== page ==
Signaling frame alignment channel is carried in even-numbered frames inside the super frame and is used for signaling frame alignment. The signaling frame alignment pattern consists of a 0–0–1–1–1–0. Signaling frames are identified by the framing signal's transition from 1 to 0 and from 0 to 1; thereby frames six and twelve carry signaling information. See Figure 2.

The SF format uses bit robbing to pass signaling information. Bit robbing modifies the least significant bit in each user data timeslot twice per Super Frame. (See also A&B). The two modified frames are the sixth (A) and the twelfth (B). Using two bits, four possible signaling states can be passed in each direction (0–0, 0–1, 1–0, 1–1). In order for A/B signaling to work, the exact placement of the bits must be known by both sides. Information on the frame sequence is necessary to "pick out" the A and B bits. Channel information must also be known in order to pick out the last bit of each channel. If the proper alignment (timing) did not occur, the wrong bit could be modified or read as the robbed bit. This method of signaling is also commonly referred to as Channel Associated Signaling or CAS. See Figure 2.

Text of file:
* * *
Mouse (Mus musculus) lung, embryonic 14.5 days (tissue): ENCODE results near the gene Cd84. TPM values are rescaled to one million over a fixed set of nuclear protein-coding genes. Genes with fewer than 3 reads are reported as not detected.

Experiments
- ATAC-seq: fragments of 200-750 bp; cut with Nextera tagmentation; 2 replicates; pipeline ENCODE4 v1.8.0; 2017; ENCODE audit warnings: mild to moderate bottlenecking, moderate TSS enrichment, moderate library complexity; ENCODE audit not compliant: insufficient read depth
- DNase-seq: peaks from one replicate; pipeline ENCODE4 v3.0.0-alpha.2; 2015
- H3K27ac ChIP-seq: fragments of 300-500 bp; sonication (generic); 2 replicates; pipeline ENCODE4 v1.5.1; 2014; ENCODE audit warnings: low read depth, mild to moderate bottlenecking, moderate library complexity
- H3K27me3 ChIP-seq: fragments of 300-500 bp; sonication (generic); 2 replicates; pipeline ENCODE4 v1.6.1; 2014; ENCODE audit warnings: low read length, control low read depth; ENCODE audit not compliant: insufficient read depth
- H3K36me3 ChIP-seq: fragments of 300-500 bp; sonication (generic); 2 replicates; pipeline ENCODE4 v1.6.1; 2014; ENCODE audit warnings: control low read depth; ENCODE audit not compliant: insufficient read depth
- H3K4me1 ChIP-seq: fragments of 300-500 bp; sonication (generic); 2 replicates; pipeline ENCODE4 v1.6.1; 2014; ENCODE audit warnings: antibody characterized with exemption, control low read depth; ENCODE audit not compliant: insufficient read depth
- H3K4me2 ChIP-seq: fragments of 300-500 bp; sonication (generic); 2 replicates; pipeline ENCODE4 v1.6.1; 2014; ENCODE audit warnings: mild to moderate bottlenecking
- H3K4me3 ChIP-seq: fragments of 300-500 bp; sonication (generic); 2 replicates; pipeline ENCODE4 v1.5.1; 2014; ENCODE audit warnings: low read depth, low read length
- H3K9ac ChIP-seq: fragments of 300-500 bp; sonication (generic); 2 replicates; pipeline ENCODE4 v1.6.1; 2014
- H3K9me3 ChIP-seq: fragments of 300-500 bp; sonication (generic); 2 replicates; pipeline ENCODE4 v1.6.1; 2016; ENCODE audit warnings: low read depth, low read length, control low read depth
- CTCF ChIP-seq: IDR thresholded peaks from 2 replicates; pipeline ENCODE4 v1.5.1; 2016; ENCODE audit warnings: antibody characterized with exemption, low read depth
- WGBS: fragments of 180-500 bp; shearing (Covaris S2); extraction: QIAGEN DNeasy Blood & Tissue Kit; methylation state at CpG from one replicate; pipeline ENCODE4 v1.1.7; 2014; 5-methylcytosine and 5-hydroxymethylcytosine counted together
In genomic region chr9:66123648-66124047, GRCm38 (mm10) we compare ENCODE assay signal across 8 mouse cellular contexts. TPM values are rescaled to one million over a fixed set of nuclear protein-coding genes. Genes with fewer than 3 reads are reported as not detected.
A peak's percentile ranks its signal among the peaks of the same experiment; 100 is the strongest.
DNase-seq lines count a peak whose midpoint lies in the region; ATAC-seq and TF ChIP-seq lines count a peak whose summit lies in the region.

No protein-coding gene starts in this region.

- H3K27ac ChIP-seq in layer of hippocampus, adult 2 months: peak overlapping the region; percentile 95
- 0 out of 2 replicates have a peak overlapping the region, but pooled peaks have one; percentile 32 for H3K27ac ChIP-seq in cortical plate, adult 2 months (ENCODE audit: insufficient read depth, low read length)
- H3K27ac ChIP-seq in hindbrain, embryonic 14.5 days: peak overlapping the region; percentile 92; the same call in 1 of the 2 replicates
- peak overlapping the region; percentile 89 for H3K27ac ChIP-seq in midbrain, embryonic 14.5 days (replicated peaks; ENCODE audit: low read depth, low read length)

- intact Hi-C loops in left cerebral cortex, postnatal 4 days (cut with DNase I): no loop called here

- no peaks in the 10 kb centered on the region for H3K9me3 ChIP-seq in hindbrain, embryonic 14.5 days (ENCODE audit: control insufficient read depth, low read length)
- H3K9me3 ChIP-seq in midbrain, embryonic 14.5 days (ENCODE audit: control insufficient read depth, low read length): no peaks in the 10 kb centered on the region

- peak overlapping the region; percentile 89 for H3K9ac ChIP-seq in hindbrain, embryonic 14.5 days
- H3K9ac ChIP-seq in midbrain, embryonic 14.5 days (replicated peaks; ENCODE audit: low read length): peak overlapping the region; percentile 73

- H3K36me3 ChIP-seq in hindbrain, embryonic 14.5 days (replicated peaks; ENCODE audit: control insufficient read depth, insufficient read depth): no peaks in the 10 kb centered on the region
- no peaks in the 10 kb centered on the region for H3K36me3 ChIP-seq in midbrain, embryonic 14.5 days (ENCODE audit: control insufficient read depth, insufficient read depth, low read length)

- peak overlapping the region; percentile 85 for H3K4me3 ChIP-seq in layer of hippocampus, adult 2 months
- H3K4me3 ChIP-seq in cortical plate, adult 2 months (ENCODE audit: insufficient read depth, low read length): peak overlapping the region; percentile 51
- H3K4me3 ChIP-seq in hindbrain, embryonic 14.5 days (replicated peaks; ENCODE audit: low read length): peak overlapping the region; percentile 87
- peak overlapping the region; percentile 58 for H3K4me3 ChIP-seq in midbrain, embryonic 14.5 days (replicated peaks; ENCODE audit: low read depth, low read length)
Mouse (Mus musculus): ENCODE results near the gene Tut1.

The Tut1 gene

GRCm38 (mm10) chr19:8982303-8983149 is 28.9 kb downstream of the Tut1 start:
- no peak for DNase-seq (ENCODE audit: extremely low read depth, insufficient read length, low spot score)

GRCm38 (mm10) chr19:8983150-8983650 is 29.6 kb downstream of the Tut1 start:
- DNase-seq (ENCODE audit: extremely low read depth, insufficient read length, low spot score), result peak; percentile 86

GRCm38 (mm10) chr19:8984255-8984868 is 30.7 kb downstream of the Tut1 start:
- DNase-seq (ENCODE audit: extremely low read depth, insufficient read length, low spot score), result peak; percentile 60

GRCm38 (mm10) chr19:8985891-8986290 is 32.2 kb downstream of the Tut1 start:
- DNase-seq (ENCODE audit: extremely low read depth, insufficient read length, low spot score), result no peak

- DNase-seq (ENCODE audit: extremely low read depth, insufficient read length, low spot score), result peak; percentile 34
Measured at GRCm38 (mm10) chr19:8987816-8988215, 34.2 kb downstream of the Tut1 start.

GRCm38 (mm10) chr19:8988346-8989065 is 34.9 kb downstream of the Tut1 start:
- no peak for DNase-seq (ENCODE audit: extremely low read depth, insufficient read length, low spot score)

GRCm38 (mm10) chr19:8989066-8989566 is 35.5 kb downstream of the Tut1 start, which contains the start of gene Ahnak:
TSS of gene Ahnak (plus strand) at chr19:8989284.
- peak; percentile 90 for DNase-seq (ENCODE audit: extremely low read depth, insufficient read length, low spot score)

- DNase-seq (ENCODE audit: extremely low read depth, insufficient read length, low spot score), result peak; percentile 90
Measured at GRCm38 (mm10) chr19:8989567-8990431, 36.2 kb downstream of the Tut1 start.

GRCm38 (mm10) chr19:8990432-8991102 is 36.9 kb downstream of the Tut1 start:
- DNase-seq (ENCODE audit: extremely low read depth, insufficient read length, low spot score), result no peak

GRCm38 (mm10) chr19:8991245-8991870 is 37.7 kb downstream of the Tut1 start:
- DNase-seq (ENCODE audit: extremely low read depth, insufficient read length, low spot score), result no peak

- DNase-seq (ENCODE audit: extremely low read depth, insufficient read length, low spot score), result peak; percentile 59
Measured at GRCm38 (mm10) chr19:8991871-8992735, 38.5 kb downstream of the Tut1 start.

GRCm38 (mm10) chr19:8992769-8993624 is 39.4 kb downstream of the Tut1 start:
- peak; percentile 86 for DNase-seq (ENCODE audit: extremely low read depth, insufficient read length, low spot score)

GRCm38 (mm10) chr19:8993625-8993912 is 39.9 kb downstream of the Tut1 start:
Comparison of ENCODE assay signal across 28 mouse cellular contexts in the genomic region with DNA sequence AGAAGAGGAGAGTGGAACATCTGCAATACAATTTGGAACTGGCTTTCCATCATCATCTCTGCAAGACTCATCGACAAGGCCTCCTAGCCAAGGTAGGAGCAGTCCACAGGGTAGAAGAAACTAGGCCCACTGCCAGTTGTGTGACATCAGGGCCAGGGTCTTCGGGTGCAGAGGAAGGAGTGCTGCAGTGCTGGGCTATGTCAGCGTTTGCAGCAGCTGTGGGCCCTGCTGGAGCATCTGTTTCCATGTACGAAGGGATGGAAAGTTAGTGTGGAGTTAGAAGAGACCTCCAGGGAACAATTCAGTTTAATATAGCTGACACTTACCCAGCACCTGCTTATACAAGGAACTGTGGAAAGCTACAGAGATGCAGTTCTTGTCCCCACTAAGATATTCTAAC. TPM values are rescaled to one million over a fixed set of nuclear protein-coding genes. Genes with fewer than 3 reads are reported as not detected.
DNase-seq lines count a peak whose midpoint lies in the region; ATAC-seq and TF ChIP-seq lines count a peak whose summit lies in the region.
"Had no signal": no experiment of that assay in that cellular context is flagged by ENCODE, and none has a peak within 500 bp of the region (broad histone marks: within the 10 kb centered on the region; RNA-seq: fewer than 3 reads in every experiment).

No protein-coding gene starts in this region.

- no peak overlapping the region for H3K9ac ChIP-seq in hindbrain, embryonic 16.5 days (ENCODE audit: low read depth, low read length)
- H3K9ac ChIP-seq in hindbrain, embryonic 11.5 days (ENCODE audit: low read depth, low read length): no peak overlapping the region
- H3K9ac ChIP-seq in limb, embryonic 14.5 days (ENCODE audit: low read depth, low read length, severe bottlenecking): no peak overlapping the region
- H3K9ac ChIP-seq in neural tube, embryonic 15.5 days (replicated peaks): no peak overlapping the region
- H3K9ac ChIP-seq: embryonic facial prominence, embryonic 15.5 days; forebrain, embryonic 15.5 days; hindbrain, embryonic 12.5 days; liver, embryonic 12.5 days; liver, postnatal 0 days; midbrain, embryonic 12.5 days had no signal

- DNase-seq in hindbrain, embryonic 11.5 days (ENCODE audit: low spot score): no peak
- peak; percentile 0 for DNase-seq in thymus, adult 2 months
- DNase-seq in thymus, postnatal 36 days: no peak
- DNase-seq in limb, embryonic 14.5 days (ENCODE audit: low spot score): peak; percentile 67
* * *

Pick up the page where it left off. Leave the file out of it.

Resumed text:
The SF format is also known as D4 framing and D3/D4 framing format.

## ESF Framing

In ESF, twenty-four frames make up the (extended) super frame. ESF divides the 8Kb/s framing channel into three segments. The frame pattern uses 2 Kb/s, and a Cyclic redundancy check (CRC) uses 2 Kb/s. The remaining 4 Kb/s make up an administrative data link (DL) channel. The framing pattern occupies the 4th, 8th, 12th, 16th, 20th and 24th frames. The pattern consists of a 0–0–1–0–1–1 sequence. This is the only pattern repeated in the ESF format. See Figure 3.

The CRC algorithm checks a known segment of data and adds the computed value to it. The combined data and CRC blocks are both transmitted. The receive circuitry will run the same CRC algorithm against the data portion and compare the calculation to the transmitter's CRC value. In this manner, corrupted data can be flagged as "CRC errors". The CRC checksum is passed in the 2nd, 6th, 10th, 14th, 18th, and 22nd frames. (See also Error-correcting code).